2U David Guetta Feat. Justin Bieber
Sailors from Portsmouth based Royal Navy ice patrol ship HMS Protector have been getting into the festive spirit by taking part in a Santa fun run on the ice of Antarctica.
About 20 members of the ship's company dressed up as Father Christmas for the run which was held last week in support of Protector's affiliated charity, East Anglia's Children's Hospices.
The Santas, accompanied by a Rudolph, were led by the executive officer, Commander Don Mackinnon, currently in command for this Antarctic patrol.
He said: ''With 21 hours of daylight in every 24, our working day in Antarctica tends to be a long one. Yesterday, for example, our first boat group departed the ship at 0830 in the morning and the last one finally got back at 2300 that night.
With that sort of work pace it's nice to be able to take a break from operations now and again, and do something both for fun and also to help our affiliated charity at the same time.
Santa's traditional home might be the North Pole but as you can see he has helpers that visit the other one too.''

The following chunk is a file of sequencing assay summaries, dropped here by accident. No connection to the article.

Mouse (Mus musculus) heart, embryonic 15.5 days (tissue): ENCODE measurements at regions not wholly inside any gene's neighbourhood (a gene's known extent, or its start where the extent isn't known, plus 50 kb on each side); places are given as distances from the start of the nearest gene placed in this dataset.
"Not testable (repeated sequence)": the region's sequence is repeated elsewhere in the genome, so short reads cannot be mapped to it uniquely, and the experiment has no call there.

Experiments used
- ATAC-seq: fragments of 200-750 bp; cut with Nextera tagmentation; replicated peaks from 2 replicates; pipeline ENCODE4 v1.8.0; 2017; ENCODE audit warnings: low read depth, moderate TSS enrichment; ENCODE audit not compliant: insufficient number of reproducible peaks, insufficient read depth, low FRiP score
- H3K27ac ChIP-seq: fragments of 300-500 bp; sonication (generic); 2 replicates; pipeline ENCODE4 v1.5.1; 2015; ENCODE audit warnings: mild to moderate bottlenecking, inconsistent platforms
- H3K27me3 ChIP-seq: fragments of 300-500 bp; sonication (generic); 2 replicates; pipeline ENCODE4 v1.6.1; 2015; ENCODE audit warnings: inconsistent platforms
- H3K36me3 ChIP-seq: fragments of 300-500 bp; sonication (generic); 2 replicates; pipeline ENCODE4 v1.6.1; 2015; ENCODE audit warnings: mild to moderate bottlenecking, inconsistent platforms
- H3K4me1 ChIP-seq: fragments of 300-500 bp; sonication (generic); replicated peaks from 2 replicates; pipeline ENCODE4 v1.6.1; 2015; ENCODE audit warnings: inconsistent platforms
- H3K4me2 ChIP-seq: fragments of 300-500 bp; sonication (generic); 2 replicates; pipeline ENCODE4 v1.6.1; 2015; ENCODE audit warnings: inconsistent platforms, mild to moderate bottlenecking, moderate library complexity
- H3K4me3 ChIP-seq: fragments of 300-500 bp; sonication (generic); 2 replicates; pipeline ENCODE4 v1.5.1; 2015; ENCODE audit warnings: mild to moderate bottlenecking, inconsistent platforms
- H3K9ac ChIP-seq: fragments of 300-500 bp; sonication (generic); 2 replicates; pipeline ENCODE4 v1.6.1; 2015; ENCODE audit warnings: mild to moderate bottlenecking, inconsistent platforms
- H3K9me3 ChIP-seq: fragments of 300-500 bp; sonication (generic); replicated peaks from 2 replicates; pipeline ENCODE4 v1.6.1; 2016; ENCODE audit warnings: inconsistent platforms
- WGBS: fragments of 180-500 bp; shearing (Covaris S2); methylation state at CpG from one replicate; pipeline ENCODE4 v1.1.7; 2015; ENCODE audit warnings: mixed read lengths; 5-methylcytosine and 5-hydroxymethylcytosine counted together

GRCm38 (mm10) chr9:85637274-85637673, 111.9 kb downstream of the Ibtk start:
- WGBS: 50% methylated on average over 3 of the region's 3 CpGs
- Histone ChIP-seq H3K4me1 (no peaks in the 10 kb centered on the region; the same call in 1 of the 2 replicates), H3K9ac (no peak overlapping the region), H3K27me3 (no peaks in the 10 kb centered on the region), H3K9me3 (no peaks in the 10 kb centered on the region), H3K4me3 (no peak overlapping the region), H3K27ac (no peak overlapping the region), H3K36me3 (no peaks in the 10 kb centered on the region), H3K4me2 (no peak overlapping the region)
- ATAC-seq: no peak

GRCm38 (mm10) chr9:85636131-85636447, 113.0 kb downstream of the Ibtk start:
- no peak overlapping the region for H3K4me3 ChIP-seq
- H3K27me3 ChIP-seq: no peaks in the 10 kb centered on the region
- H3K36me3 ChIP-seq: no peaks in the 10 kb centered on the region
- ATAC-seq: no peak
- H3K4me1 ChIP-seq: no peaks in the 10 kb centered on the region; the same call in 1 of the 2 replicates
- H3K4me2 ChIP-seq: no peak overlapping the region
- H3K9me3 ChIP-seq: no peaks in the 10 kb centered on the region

The Santa run was conducted on ice in the waters surrounding Deception Island, a dormant, water-filled caldera volcano, one of only two in the world. Breaking through a sheet of snow-covered ice before coming to a planned stop, HMS Protector took position and disembarked personnel to test the ice conditions and drill ice core samples to ensure the ice was safe, before the fun runners descended by the ship's accommodation ladder.
A Royal Navy spokeswoman said: ''Amid perfect weather conditions, and under the watchful eye of two seals that had taken up post next to the ship, the Santas completed their run.''
HMS Protector is currently in the Antarctic in order to support an international team conducting formal Antarctic Treaty inspections of sites across the peninsula while maintaining a UK sovereign presence in the British Antarctic Territory.
Led by the Foreign and Commonwealth Office and with the support of the British Antarctic Survey and observers from HMS Protector, the international Antarctic Treaty team is inspecting a number of scientific stations, historic sites, cruise vessels and yachts in the Antarctic Peninsula region.
HMS Protector will be operating in and around Antarctica until April 2013.